Accessing GNU Linker Script Symbols from C/C++

With the GNU compiler and linker I can place variables into custom sections (see “Defining Variables at Absolute Addresses with gcc“). This article is about how to get the section start and end address so I can for example access that range in my code. Or in general ways: how to use symbols defined in the linker script accessible in the C source code.

Using Linker Script Symbols in Source Code

Using Linker Script Symbols in Source Code

Outline

The GNU Linker (ld) is very powerful, and with its script language nearly anything can be scripted. In “Defining Variables at Absolute Addresses with gcc” I used it to allocate variables into a special section. How can I know the start end the end address of such a section, so I can use it in my sources?

Custom Sections

I have several variables placed into a custom section “.mySection” in my sources:

unsigned char __attribute__((section (".mySection"))) buf[12];
unsigned char __attribute__((section (".mySection"))) myOtherVar;

Linker Script Extra Symbols

In the GNU ld linker script I have put them into the m_data like this:

/* placing my named section at given address: */
.mySectionBlock  :
{
  __MY_SECTION_START = .;  /* create symbol for start of section */
  KEEP(*(.mySection)) /* keep my variable even if not referenced */
  __MY_SECTION_END = .; /* create symbol for end of section */
} > m_data

I have added two extra symbols: __MY_SECTION_START and __MY_SECTION_END, just at the beginning and the end of the are.

The syntax

NAME = .;

means: “Assign to the symbol NAME the current address”. The current address is noted with the dot (“.”). That way the linker creates this two symbols marking the start and end address. I can verify this in the linker map file:

.mySectionBlock
                0x1fff0064       0x10 load address 0x000006b0
                0x1fff0064                __MY_SECTION_START = .
 *(.mySection)
 .mySection     0x1fff0064       0x10 ./Sources/main.o
                0x1fff0064                buf
                0x1fff0070                myOtherVar
                0x1fff0074                __MY_SECTION_END = .

Accessing Linker Symbols from C/C++

In my sources, I have to add a declaration of these linker created symbols:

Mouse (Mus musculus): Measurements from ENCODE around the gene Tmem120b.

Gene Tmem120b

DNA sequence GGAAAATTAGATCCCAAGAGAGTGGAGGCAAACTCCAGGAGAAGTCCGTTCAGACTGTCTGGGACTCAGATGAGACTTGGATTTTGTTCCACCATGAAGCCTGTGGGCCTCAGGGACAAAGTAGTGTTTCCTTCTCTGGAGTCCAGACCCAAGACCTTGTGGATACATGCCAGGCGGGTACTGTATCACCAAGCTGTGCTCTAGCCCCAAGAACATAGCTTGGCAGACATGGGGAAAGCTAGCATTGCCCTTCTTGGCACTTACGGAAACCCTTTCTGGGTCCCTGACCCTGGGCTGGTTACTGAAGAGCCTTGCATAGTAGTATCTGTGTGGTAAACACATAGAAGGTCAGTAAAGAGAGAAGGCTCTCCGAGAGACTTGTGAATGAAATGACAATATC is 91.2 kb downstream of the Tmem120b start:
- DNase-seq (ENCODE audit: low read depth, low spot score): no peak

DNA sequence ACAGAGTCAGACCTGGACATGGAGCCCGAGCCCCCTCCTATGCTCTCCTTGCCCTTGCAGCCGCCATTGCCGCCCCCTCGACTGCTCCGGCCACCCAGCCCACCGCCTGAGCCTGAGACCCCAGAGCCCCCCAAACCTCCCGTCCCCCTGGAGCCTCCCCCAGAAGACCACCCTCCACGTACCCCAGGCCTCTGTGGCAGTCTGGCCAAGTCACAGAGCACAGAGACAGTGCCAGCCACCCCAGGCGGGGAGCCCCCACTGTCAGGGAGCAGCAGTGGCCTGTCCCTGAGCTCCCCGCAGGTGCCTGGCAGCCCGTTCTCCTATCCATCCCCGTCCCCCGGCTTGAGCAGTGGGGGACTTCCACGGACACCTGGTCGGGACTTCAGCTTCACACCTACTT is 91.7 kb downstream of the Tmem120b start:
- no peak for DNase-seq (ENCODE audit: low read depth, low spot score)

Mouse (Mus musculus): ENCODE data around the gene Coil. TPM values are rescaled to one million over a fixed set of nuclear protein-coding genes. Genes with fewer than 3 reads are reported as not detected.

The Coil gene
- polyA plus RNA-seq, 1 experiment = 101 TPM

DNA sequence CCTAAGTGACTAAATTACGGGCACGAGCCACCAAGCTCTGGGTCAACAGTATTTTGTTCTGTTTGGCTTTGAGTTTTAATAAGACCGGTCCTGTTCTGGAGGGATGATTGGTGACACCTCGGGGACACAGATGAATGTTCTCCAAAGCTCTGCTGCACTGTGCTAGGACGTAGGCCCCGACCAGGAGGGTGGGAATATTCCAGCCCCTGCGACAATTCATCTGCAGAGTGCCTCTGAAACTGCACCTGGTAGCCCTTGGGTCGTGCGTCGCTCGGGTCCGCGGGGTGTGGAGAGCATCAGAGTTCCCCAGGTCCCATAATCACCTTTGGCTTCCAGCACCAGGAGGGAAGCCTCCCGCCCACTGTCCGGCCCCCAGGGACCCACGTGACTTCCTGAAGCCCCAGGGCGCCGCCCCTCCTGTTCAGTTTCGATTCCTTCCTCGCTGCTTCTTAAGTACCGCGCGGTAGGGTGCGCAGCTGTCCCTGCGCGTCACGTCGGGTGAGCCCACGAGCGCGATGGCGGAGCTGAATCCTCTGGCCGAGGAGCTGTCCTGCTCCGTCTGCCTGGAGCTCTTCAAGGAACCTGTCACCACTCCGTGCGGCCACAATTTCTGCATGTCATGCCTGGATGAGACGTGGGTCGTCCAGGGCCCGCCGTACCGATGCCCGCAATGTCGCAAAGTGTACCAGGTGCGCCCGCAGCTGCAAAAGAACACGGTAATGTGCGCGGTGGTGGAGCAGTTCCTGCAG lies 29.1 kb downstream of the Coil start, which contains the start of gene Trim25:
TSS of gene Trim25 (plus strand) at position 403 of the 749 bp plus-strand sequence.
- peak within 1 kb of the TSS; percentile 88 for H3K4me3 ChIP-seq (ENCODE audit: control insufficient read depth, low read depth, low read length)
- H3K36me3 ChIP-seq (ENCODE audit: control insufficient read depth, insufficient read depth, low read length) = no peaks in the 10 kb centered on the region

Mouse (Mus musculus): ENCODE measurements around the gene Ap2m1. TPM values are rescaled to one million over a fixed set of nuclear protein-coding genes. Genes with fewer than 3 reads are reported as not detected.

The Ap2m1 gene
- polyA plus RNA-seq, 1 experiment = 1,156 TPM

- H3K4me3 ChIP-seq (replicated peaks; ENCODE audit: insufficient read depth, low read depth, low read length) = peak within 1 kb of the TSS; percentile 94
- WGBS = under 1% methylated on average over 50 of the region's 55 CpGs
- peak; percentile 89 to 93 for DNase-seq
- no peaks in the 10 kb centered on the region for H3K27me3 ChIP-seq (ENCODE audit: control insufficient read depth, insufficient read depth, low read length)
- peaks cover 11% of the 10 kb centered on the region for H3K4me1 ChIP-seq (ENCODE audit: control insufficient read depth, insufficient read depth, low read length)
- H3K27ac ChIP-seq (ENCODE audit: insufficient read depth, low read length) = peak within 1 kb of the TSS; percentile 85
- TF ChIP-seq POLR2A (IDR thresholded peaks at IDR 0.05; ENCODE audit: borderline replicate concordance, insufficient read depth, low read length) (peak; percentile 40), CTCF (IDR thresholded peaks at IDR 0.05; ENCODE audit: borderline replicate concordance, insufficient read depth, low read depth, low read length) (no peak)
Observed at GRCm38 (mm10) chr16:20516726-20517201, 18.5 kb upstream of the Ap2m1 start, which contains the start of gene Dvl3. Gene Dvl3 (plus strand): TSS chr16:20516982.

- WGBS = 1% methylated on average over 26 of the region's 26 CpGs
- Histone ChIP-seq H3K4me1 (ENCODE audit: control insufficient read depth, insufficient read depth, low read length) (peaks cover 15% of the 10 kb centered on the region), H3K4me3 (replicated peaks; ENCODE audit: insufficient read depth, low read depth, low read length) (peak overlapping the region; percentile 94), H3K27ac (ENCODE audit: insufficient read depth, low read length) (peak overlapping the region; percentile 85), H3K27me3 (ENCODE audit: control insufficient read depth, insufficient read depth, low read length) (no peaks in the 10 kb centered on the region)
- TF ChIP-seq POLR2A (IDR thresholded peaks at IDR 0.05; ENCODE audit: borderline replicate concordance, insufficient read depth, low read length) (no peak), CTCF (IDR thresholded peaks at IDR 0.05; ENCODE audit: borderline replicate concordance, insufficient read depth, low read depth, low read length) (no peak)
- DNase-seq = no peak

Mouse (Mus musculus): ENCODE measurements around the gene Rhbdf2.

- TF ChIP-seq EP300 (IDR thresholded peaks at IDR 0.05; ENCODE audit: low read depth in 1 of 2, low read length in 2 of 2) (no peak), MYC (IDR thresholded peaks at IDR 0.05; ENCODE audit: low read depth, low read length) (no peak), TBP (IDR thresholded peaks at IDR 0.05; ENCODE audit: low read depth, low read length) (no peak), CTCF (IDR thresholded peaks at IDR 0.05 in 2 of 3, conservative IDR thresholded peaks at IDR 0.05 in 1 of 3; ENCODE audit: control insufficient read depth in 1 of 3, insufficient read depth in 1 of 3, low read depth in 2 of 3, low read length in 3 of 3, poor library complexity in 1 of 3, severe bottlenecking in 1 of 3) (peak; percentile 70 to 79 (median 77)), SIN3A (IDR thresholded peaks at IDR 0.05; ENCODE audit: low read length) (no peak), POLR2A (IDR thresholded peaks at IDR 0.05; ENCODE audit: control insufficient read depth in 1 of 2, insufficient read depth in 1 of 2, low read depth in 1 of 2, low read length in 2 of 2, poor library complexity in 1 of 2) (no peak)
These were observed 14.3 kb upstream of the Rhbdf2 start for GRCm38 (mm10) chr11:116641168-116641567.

extern int __MY_SECTION_START, __MY_SECTION_END;

Because these are really symbols, and not normal variables (with memory associated), I have to use the address (&) operator to get their address or location:

    uint8_t *p, *end;

    p = (uint8_t*)&__MY_SECTION_START;
    end = (uint8_t*)&__MY_SECTION_END;

With that I have the start and end address of that memory section. Below is an example program which initialize the section memory with a 0, 1, 2, 3, 4, …:

static int i = 0;

unsigned char __attribute__((section (".mySection"))) buf[12];
unsigned char __attribute__((section (".mySection"))) myOtherVar;

extern int __MY_SECTION_START, __MY_SECTION_END;

int main(void)
{
    uint8_t *p, *end;

    i = 0;
    p = (uint8_t*)&__MY_SECTION_START;
    end = (uint8_t*)&__MY_SECTION_END;
    while(p<end) {
      *p++ = i++; /* initialize with pattern */
    }
    for (;;) {
    }
    /* Never leave main */
    return 0;
}

Summary

I can define symbols in my linker script. I can use them in my code. For this, I have to declare them as ‘extern’ and using the address operator to get the address of such a symbol.

Happy Linking 🙂

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15 thoughts on “Accessing GNU Linker Script Symbols from C/C++

  1. Hi Erich,

    Could you please elaborate a little about the difference between accessing the variables directly from the C code (i.e. buf[i] = i++;) and accessing them through their absolute address (your example) ? I can’t think of a situation where it would be useful, but I’m sure it has some advantages !

    Thank you for all your posts, they are very helpful !

    Like

    • Hi Carl,
      accessing it throught the normal C/C++ symbol is the usual way you should do it. Because that way the compiler ensures proper alignment and optimization (if any).
      If you access them in a ‘raw’ way, then you have to care about this yourself (e.g. proper pointer alignment).
      Accessing it with their absolute addresses makes sense for cases where the program has not much if any information about that symbol. Things like a bootloader or a crash recovery program where it needs to read from raw memory without much information.
      I hope this helps,
      Erich

      Like

  2. Hi Erich,
    thanks a lot as always.
    You are an ever lasting mine! 🙂

    Anyway: do you know if the GNU linker exports the size of segments/sections as other ones do?

    I mean: does __MY_SECTION_SIZE exist?
    Referring to your example
    uint8_t *p;
    p = (uint8_t*)&__MY_SECTION_SIZE;

    Thank you very much again
    Roberto

    Like

  3. Pingback: Using the GNU Linker Script to know the FLASH and RAM Areas in the Application | MCU on Eclipse

  4. Erich,

    Thanks for this!
    One issue I face (I’m using gcc for e200) is the fact that compiler knows an address of a sym cannot be NULL, thus it does not emit code (even on O0) for following piece of code:

    p = (uint8_t*)&__MY_SECTION_SIZE;
    […]
    if (p != 0) //code for this test will NOT be generated
    {…}

    Any solution you already know for this, please?

    Thanks,
    Cristian.

    Like

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